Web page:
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Michael Fader: Skydiver. Husband. Maple syrup maker. Survivor. Born April 2, 1954, in Sturgeon Falls, Ont.; died Oct. 26, 2022, in Kingston, Ont., of cancer, aged 68.

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Michael Fader.Courtesy of family

Michael Fader’s life motto was “dare to be different.” He skipped two grades in elementary school and preferred his clothing in shades of red. He declined religion but believed in the magic of love and the power of inter-connectedness.

At age seven, Michael’s father died, leaving his mother in their small, Northern Ontario town with Michael and four younger siblings. She remarried quickly out of necessity, but the family was severely abused by that monster and Michael was removed at age 10 to further abuse in foster care. Running away led to truancy charges and a sentence at the now notorious St. Joseph’s Training School in eastern Ontario, where the monsters wore crosses. Upon his release at 13, he returned to Northern Ontario, but had been told that his mother “had too many children,” so he spent the winter living alone beneath a railroad trestle bridge. He survived his childhood by “flying away” in his mind and spent his entire life dealing with the layered horrors of his past.

Despite unstable housing and food, Michael finished Grade 10, then found work and irregular shelter doing everything from line cooking to digging basements. Eventually, he got a well-paying job in the Sudbury mines, but felt he was starting to become someone he didn’t admire. At 23, Michael adopted a strict moral code that never wavered during the rest of his life, curating the best qualities of honour and perseverance he’d learned by reading about knights and Indigenous elders, and from his favourite movie, Cool Hand Luke.

He joined the Canadian Armed Forces as a Radio Operator and defied all odds as the “old guy” to become a high-performing soldier. Support from his mutual admirer, General De Chastelain, (for whom he was an occasional driver), led to a coveted placement on the elite SkyHawks parachute team where he jumped out of perfectly good airplanes and revelled in “flying away” on his own terms. Remustering to the Air Force after 10 years, he retired from CFB Trenton, where he was an avionics technician on Search and Rescue Helicopters.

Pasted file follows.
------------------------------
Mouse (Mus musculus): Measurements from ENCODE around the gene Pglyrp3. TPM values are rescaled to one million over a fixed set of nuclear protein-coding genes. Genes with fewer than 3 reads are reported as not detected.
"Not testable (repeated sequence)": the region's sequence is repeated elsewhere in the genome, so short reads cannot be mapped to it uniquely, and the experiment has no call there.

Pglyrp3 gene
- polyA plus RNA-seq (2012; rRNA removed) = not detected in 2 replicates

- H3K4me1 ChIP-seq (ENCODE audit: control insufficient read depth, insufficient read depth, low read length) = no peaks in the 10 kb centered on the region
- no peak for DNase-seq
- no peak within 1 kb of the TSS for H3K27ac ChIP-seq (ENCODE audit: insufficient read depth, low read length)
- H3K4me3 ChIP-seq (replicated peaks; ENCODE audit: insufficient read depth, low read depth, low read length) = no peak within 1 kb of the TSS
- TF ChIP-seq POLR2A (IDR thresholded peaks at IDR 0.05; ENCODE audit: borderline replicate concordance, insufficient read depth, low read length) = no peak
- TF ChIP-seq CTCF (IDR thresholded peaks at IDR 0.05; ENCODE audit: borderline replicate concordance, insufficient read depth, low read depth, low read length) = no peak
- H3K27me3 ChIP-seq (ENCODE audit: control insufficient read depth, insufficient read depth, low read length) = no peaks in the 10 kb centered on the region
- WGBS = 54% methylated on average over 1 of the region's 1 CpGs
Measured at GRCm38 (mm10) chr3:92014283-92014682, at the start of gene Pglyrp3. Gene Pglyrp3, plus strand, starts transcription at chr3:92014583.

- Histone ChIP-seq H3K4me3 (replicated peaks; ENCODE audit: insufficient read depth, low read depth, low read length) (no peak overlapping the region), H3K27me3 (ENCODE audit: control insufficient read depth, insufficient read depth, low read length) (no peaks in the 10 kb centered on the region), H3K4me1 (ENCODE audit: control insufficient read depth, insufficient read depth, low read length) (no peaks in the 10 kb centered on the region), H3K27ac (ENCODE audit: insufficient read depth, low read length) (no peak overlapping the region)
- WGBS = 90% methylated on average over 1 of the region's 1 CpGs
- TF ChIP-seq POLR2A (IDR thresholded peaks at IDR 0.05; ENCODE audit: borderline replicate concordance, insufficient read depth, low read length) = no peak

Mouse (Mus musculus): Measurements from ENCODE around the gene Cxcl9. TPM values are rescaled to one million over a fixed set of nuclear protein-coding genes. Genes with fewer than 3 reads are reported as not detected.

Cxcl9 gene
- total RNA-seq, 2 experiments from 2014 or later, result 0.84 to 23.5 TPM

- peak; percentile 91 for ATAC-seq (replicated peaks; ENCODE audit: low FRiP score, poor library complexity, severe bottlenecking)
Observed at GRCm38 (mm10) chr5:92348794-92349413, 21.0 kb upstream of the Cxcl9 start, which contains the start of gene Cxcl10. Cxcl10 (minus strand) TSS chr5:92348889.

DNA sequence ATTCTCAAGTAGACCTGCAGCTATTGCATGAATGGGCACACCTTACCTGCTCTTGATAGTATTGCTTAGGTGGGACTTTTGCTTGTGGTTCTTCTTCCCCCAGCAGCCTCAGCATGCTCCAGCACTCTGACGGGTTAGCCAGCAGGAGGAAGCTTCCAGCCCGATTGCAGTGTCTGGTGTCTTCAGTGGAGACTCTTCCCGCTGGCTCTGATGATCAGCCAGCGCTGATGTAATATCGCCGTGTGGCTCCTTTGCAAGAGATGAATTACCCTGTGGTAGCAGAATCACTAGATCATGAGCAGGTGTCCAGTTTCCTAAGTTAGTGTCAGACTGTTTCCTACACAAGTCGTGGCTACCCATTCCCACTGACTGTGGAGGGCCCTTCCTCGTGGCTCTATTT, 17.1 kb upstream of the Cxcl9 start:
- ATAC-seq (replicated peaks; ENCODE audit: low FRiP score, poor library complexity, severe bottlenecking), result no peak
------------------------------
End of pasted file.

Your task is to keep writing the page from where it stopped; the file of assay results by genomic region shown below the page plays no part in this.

Michael (never Mike) was an incredible problem solver and could see solutions almost instantaneously. He loved making something out of nothing and was an avid, prepandemic sourdough bread baker, woodworker, welder, silversmith and Jack of All Trades. Military Housing gave him an award for his extensive rose and flower garden. Old-timey scrapyards delighted him. Despite having no children in the house, he made the first snow angel each winter. He quelled huge trauma rage and bestowed huge, loving hugs.

Mutual friends invited Michael and Christine to dinner in 1997. A romance full of poetry, scrapyards and bargain hunting followed and they were married in 1998. They both loved writing and with Michael’s encouragement, Christine had two books accepted and published. They lived on a large property north of Kingston for 18 years where Michael waited with great anticipation to make maple syrup every spring and rode their tractor with daily glee until Spring 2022, when his illness forced them to downsize.

During radiation for oropharyngeal cancer in late 2018, Michael endured 35 rounds under a tight-fitting mask that was bolted to the treatment table. It caused severe childhood flashbacks of abuse. His second cancer, diagnosed in June 2020 caused two years of excruciating, unsolvable pain. Cancer in his spine left him paralyzed during his final four months. The bookends of his life were horrific, yet Michael wrote in one of his many notes, “Life has, at times, dealt me some lousy cards, but I always ended up with a pretty good hand.”

Michael felt intense lifelong shame about the childhood he endured and few people know what he survived to become the person he was. He is nonetheless remembered and revered as a truly fantastic human.

Michael often quipped, “Only the good die young, so I should be safe.” He was a good one.

Christine Fader is Michael’s wife.

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